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State officials voted to make it easier to become a New York state teacher on Monday by knocking off one of the state’s main teacher certification requirements.
Prospective teachers will no longer have to take the Academic Literacy Skills Test, an exam designed to measure reading and writing ability. The decision marks a significant rollback of the state’s certification requirements, but officials said the literacy test had become an unnecessary hurdle for prospective teachers.
“The issue is not that literacy is not important, literacy is everything,” said Regent Kathleen Cashin, who chairs the board’s committee on higher education. “It’s just that if you have a flawed test, does that raise standards or does that lower standards?”
The literacy test, which became mandatory in 2014, was one of several requirements the state added to overhaul teacher preparation in 2009. Regents hoped that a slate of more rigorous exams would help better prepare teachers for the real-life demands of the job and make for a more qualified teaching force.
In total, teachers have had to clear four certification hurdles, including the literacy exam. The other exams ask teachers to demonstrate their teaching skills, content knowledge, and understanding of students with particular needs.
Though the intent was to create a more qualified teaching workforce, officials argued Monday the overhaul did not work out as planned — providing an unnecessary roadblock for prospective teachers. The exam faced legal challenges after a low percentage of black and Hispanic students passed the test. Only 38 percent of aspiring black teachers and 46 percent of aspiring Hispanic teachers passed the test between September 2013 and June 2016, compared to 69 percent of their white peers, according to the state education department officials.
State officials, and the state teachers union, also argued that the test was unnecessary since teachers already need to pass several other certification exams. In lieu of the using the ALST, the new measure approved by the Regents would modify a different certification exam to include additional assessment of reading and writing skills.
Chancellor Betty Rosa gave a particularly strong defense of the changes, arguing that some of those who have been critical of this move have “no clue” and that dropping the test does not represent a lowering of standards.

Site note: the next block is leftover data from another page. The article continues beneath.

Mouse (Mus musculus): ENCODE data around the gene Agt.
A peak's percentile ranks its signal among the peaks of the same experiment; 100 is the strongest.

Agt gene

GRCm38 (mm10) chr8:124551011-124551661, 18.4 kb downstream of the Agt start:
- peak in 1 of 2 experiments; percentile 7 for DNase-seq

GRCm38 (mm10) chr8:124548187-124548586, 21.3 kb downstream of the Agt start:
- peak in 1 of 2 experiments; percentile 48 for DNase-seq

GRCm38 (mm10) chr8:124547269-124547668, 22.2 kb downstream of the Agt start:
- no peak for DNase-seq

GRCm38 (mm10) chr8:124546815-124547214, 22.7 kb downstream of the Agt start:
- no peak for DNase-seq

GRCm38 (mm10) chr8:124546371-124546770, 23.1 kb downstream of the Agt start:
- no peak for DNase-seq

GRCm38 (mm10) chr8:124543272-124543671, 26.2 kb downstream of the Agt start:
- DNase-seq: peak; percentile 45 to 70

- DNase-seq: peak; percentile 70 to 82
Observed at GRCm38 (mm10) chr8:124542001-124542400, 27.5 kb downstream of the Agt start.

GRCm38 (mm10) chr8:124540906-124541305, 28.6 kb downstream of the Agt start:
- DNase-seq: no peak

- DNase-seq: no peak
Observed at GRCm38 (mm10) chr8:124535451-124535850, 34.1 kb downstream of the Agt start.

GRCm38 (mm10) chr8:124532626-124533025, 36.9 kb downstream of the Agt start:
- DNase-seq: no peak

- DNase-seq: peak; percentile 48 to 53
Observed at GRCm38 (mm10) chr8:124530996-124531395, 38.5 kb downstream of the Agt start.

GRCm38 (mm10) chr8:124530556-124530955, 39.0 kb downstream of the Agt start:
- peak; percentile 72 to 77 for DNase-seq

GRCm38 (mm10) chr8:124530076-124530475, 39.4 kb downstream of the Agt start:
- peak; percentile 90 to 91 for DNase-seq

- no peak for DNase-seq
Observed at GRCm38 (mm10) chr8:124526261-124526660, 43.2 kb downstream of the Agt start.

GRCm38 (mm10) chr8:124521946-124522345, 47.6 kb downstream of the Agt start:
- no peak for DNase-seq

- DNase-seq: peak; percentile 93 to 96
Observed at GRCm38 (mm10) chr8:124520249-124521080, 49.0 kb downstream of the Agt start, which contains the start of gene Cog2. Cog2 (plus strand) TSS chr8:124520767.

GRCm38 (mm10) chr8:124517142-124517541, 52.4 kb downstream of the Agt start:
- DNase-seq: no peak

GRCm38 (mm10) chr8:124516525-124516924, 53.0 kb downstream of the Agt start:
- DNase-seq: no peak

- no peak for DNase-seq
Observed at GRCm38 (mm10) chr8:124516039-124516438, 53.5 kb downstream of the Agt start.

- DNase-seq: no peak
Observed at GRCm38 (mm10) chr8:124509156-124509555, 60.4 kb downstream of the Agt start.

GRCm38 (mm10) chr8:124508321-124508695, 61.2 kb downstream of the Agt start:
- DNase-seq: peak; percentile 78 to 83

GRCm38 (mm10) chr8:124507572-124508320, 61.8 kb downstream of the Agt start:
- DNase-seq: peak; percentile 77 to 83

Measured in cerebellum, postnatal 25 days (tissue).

“The theme song … has been ‘Oh you’re lowering the standards,” Rosa said. “No, ladies and gentlemen.”
But critics disagree. They worry it will help less qualified teachers enter the classroom.
“While New York’s teacher shortage and the need to recruit and retain quality teaching candidates must be a priority, watering down literacy standards is the wrong way to solve the problem,” said a statement issued by High Achievement New York, a group that supports rigorous standards. “If the Academic Literacy Skills test is flawed, work to improve it – and ensure it is fair to every prospective teacher who takes it – but don’t end it.”
Vice Chancellor Andrew Brown expressed concern that the change may not be in the best interest of students, particularly those who are already at a disadvantage.
“I’m concerned that if some teachers are more literate than others, where are they going?” Brown said. “If we drill down, what does this mean for kids?”
The Regents passed the measure as an emergency regulation Monday evening. It will go into effect immediately and the board expects it will likely be adopted as a permanent rule in July.
As part of the regulation, state officials would also extend a safety net provision for the edTPA exam, a test that requires teachers to submit a videotape of them teaching a lesson. The safety net, which allows students to take an easier, paper-based exam, was put in place after only 77 percent of prospective teachers passed the exam after it rolled out in New York. Prior exams yielded much higher pass rates. It will continue until the state creates a new passing score for the exam, according to the Regents material.
The Regents also discussed whether to allow students who barely failed the edTPA exam a chance to earn their teaching certification through a review of other measures, such as grades and teacher recommendations. State officials anticipate the Regents will formally consider this measure in July.
Editor’s Note: This story has been updated with the percentage of black, Hispanic and white aspiring teachers who passed the literacy test between 2013 and 2016.